Decker says she took to heart the praise Provost offered after reading the book. “I needed that. People who were in the building thought that I got it right, and that was very important to me,” Decker said.

The book isn’t non-fiction but a novel with fictional characters based on the lives of the real victims. For instance, Maud is obviously Marin in the book. Decker labored over how to structure the book, settling on the novel approach, inspired by Croatian writer Slavenka Drakulic’s “S: A Novel About the Balkans.”

Drakulic used fictional characters to illustrate the horror of the Bosnian War, and Decker says it empowered her to employ a similar technique. In “Dancing,” Decker inserts a fictional subplot about a rapist, a tool to highlight vulnerabilities women face every day, she says.

The book’s prologue and final chapter are brief yet apocalyptic, a sandwich mechanism that metaphorically entraps the victims.

Decker wrote the book in the summer of 2012, in an old farmhouse in upstate New York. Her partner, a former state trooper, was renovating the property and the tandem of physical work and intense writing proved to be an ideal combination.

“I was in a zone,” she said of her writing. “I am overly disciplined when I want to be and I guess that’s a good thing.”

Firing the same model gun the killer used was more distressing. Her partner, the former state trooper, offered expertise and guidance, showing Decker how to properly handle the weapon and lean into her shot, focusing on the target.

“All I could see was 14 women,” Decker said. “It became so real to me how conscious this person was in what he was doing.

“I put the gun down and cried. It was devastating. Now I have the knowledge and I wish I didn’t have it. That was a very conscious killing.”

The book’s title is taken from the final stanza of a poem written by Canadian author Margaret Atwood and, yes, Marin sometimes wears red shoes and likes colorful clothes.

At Franklin Pierce, Decker teaches a course on school shootings called Intentional Venom: Making Meaning of School Shootings. She is using her own book this semester for the first time. Decker is engaging in the classroom, her students say, insisting on spirited discussions whether the subject is banned books, feminist scholars or an introduction to American literature.

Decker’s upbringing in Pittsfield consisted of 12 years in parochial school, her teachers mostly Catholic nuns. Her father was a firefighter and her mother a homemaker.

“It was kind of a classic 1950s model,” she said. “Everybody was like me growing up — European, white, a little bit of Irish. I was always intrigued by other kinds of people because I didn’t see any.”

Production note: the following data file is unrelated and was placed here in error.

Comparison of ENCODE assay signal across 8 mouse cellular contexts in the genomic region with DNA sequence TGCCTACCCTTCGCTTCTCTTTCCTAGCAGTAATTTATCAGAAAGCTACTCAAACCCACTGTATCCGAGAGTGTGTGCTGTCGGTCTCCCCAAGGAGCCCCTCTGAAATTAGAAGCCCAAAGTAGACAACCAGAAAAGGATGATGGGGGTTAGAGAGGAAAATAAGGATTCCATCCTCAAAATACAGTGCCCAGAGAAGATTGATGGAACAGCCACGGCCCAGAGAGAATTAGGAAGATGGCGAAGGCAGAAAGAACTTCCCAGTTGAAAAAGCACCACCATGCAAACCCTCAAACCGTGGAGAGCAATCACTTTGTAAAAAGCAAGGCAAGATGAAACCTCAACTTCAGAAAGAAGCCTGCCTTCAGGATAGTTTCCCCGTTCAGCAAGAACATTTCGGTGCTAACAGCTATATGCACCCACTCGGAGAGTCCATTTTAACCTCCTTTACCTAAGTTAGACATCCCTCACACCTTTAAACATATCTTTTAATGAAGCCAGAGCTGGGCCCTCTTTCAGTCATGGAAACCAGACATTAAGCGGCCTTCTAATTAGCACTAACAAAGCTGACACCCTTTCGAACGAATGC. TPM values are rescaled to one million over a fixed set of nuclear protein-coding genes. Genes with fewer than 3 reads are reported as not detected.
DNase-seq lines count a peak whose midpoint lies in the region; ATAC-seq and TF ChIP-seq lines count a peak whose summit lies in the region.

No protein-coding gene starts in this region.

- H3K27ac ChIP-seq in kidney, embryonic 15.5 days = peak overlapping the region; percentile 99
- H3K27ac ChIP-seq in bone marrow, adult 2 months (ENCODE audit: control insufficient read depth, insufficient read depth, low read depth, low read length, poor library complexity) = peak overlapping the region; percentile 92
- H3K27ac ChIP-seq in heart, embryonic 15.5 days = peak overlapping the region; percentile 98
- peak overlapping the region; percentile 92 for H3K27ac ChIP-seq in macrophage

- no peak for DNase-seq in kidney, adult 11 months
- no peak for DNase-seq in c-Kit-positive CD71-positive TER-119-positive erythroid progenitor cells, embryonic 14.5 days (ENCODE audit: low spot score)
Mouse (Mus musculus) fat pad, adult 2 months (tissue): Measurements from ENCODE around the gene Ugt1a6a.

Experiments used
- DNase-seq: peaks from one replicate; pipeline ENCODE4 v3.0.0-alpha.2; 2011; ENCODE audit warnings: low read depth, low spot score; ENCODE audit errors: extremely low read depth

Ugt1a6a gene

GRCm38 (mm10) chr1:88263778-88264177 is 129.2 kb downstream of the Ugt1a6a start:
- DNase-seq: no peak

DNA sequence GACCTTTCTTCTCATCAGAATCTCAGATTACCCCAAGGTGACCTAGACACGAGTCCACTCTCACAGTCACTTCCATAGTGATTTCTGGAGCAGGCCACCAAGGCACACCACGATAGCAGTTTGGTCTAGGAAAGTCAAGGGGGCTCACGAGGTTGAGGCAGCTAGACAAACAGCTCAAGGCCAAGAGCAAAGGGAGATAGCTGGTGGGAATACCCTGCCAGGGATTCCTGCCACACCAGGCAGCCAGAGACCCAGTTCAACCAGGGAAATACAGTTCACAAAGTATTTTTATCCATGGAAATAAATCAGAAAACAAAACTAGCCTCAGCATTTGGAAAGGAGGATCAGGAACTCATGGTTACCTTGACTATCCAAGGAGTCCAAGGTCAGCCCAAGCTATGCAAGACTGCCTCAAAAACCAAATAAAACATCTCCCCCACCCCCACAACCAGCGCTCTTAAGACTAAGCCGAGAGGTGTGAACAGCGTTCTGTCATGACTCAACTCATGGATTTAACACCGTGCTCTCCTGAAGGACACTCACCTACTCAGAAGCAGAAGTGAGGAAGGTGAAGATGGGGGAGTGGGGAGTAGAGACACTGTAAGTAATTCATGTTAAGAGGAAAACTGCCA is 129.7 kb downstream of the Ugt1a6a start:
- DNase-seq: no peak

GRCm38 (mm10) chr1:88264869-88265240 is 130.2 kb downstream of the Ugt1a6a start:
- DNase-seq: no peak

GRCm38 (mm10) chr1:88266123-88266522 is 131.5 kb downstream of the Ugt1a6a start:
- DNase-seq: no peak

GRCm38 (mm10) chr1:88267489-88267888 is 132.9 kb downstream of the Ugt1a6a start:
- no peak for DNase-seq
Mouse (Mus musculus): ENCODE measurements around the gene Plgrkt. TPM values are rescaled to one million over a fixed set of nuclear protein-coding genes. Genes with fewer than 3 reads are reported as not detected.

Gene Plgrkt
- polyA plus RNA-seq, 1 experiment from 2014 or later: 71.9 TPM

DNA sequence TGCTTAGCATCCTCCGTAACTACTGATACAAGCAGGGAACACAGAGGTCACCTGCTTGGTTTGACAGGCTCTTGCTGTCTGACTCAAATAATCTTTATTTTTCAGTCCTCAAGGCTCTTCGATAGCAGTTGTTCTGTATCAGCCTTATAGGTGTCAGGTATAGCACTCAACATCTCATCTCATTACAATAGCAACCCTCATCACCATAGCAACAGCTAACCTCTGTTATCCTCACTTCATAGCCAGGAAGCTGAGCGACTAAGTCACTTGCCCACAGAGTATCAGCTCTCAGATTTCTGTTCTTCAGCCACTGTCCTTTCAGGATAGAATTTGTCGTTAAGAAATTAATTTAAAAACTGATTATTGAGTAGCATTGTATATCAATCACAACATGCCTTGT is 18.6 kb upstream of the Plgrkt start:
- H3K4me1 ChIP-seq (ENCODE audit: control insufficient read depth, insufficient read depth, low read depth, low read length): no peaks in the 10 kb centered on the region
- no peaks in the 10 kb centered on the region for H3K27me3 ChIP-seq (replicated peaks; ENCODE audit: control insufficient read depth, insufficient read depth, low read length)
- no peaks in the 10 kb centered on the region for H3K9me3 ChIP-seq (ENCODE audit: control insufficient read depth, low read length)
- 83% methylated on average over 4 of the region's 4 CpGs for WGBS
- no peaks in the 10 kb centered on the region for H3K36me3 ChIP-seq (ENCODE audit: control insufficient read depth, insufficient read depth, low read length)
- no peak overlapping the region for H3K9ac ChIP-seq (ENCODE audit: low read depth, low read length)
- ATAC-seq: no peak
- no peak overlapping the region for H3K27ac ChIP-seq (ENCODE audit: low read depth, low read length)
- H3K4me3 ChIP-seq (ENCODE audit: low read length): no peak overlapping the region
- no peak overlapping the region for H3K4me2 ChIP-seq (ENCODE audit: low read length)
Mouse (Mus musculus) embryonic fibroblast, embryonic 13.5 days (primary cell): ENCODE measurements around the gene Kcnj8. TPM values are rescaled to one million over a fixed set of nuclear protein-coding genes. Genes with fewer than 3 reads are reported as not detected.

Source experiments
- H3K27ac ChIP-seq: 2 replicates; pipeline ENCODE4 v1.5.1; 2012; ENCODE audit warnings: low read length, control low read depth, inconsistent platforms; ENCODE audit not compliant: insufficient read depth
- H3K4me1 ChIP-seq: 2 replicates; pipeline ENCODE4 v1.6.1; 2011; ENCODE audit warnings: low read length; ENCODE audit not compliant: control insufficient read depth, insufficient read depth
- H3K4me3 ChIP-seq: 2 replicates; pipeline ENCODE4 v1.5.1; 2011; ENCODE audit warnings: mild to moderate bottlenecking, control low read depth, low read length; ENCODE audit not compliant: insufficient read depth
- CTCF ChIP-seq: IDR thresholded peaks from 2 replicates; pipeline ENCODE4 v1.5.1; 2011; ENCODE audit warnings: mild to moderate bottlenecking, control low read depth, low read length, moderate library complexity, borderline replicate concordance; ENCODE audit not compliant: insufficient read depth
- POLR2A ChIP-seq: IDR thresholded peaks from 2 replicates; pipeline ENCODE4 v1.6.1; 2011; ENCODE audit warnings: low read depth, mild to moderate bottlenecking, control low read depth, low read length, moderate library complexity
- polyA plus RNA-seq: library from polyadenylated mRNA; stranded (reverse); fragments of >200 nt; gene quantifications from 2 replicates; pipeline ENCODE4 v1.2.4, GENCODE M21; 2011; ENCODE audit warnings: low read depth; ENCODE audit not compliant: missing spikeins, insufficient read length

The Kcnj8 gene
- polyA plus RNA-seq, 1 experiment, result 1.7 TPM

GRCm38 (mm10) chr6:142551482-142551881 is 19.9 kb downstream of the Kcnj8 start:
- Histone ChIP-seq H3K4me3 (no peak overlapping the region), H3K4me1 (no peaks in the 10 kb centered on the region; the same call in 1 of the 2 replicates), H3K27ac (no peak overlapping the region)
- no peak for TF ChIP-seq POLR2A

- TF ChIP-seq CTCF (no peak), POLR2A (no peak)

Though she didn’t really follow the sport, she remembers being “intrigued” by transgender pro-tennis player Renee Richards, who underwent a sex-change operation in 1975. It was an introduction to Decker’s own lifelong journey in feminism, not the hate-spewing stereotype propagated by the likes of Rush Limbaugh, but a quest for equality.

Her ascension through academia began modestly at Berkshire Community College in Pittsfield, and she lauds the advantages and opportunities offered by community colleges. It led to bachelor’s degrees in psychology and English at SUNY-Albany.

She explored careers in a tobacco company (Brown & Williamson Tobacco Corp.) and banking (John H. Harland Co.) but quickly grew bored with each while deciding life as a hardcore workaholic wasn’t for her.

She got married and moved back to Pittsfield, though the marriage ended when her daughters were 12 and 10, and her son 5. But she kept moving forward with her education, assisted by many friends — “the whole concept of it takes a village,” she said.

She later worked as a reporter for the Gardner News and a columnist for the Worcester Telegram & Gazette, eventually landing a full-time teaching position at Franklin Pierce in 1998. She also blogs for Ms. Magazine.

“Dancing in Red Shoes Will Kill You” has been well-received critically, and its comparisons with the number of mass shootings in the U.S. inevitable Although her heartbreaking depictions of the funerals appear in the second half of the book, they were the first scenes Decker wrote.

“It sort of became the cornerstone,” she said.

Decker is 40 pages into a second novel called “Fifteen Years” that she says is about two sisters carrying secrets revolving around a rape.

Meanwhile, real life intrudes.

Decker naturally followed the recent rape trial involving students at St. Paul’s School in Concord, a peek inside the culture Decker spotlights in her writings. Decker says she wasn’t shocked by the testimonies, verdicts and relentless attacks by the defense against the alleged victim.

It’s a well-established pattern repeating itself. But she was upset.

“I was incredibly proud of her for standing up the way she did,” Decker said of the 16-year-old girl on the witness stand. “But seeing her go through what she did was very disturbing.”

As is the book.

Steve Gilbert is a columnist for The Sentinel.